There are a number of early documents listing Toxteth and Smithdown as being together, which culminate in the interesting description of rents in the time of Charles I for ‘Toxteth, Smithdon Moss and Letherpoole’.
The Domesday listings give Smithdown ( or Esmedun) as a huge area ( Picton determines the equivalence of 180 statute acres), and given the nearby forests of West Derby to the East ( at Wavertree), Toxteth to the South and SouthWest, and the fact it has a very small tax (geld unit), it would be reasonable to assume a lot of the land is unworkable, so probably either fen or forest.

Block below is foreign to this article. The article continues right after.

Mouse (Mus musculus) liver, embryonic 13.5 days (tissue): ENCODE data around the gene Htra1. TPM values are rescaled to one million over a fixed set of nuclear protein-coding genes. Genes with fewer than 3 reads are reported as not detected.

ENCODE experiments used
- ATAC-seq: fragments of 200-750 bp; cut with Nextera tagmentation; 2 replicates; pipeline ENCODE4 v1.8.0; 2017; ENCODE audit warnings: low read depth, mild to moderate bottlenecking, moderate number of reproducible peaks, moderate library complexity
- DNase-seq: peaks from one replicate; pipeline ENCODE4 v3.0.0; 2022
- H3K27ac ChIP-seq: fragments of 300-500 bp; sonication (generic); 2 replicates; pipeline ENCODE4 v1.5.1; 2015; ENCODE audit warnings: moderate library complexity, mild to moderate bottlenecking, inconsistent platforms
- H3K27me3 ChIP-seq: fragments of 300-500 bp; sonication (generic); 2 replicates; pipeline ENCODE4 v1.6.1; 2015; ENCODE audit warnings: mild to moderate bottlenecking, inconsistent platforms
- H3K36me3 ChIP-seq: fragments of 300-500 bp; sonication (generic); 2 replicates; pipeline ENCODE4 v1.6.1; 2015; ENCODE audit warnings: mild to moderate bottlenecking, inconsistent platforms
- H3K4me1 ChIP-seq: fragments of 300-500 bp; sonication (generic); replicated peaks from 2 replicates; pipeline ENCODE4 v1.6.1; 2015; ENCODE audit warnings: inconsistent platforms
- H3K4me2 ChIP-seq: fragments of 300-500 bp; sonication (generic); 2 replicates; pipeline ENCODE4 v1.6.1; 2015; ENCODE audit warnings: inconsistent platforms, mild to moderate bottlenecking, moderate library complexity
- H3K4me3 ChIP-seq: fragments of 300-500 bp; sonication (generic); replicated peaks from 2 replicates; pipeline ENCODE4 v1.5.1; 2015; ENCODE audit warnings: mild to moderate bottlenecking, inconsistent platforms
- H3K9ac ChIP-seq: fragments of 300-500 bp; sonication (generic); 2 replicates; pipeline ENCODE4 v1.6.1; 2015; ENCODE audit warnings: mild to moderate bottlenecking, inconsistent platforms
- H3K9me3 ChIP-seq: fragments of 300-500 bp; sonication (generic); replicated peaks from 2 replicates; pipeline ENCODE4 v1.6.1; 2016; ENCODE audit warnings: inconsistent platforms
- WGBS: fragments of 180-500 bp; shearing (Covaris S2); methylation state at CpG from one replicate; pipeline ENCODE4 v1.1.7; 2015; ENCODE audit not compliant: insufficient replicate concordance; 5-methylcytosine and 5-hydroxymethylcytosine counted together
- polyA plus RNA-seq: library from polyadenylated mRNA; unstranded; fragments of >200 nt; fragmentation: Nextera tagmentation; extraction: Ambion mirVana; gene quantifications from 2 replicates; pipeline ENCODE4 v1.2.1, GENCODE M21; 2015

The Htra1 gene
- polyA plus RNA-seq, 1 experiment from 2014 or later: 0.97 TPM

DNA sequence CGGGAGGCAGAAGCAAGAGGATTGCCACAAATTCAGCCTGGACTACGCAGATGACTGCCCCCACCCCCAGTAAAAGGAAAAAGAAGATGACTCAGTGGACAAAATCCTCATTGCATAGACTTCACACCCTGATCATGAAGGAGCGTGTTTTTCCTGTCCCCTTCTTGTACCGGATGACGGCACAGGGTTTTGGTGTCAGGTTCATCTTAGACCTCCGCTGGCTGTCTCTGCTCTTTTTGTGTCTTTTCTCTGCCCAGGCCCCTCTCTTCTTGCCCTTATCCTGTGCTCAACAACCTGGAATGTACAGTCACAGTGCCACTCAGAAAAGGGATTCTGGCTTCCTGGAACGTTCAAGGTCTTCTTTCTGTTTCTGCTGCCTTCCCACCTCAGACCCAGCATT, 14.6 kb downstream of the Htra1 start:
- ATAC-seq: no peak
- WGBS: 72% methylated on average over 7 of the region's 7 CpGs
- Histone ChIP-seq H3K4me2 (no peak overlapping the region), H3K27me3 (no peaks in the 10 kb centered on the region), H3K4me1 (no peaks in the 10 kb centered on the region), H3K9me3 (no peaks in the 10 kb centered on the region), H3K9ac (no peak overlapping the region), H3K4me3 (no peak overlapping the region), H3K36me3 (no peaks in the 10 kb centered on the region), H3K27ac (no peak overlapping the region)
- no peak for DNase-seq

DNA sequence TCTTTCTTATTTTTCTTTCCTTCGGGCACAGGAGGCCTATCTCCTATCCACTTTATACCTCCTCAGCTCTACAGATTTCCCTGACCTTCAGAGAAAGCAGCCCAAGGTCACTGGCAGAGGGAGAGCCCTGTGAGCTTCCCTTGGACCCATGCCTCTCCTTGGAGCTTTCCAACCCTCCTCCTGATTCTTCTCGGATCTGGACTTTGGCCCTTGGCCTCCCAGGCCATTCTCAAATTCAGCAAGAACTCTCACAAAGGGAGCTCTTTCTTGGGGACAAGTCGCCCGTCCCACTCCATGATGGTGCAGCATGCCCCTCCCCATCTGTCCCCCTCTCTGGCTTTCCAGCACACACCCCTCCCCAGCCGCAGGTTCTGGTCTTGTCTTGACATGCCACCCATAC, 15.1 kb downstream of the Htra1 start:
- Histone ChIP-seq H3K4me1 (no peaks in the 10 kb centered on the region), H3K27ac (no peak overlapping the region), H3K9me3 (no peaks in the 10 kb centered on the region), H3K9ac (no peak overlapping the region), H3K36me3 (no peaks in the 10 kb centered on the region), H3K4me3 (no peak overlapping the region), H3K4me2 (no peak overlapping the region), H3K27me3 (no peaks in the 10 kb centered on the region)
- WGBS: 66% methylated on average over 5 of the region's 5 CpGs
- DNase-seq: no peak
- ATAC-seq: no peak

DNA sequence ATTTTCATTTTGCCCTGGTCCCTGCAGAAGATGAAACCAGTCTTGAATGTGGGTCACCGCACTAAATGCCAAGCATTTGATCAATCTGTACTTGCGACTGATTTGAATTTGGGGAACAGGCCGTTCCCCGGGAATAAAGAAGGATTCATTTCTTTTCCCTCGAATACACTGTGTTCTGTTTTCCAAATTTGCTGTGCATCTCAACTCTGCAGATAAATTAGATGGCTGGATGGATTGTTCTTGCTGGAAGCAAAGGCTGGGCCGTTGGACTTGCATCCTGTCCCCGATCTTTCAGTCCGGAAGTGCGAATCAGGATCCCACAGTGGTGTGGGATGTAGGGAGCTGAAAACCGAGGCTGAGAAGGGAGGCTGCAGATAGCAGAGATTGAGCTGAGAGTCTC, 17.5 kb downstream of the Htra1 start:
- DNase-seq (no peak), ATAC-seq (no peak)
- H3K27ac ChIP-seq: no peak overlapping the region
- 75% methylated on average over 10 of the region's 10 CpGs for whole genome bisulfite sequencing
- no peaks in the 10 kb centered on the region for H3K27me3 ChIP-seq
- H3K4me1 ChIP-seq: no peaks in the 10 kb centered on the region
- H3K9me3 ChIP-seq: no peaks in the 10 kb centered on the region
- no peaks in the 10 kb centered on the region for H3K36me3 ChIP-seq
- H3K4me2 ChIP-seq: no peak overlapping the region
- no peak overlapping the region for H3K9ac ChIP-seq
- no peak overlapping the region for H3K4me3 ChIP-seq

Over time the place referred to later as Toxteth Park seems to have overlapped in written descriptions. In Domesday there are two Toxteth entries ( as the original name Stochestede), which Picton determines to etymologically mean ‘the wooden settlement’, suggesting two land holdings within the forest. Over time the names seem to have conflated, and by the time of the formation of Liverpool King John is creating the Royal Toxteth Park from the landholdings, swapped for ground in Litherland.
Don't worry, we're nearly up to Liverpool history proper, with talk about the actual plot we're on about and the building of the Square and everything!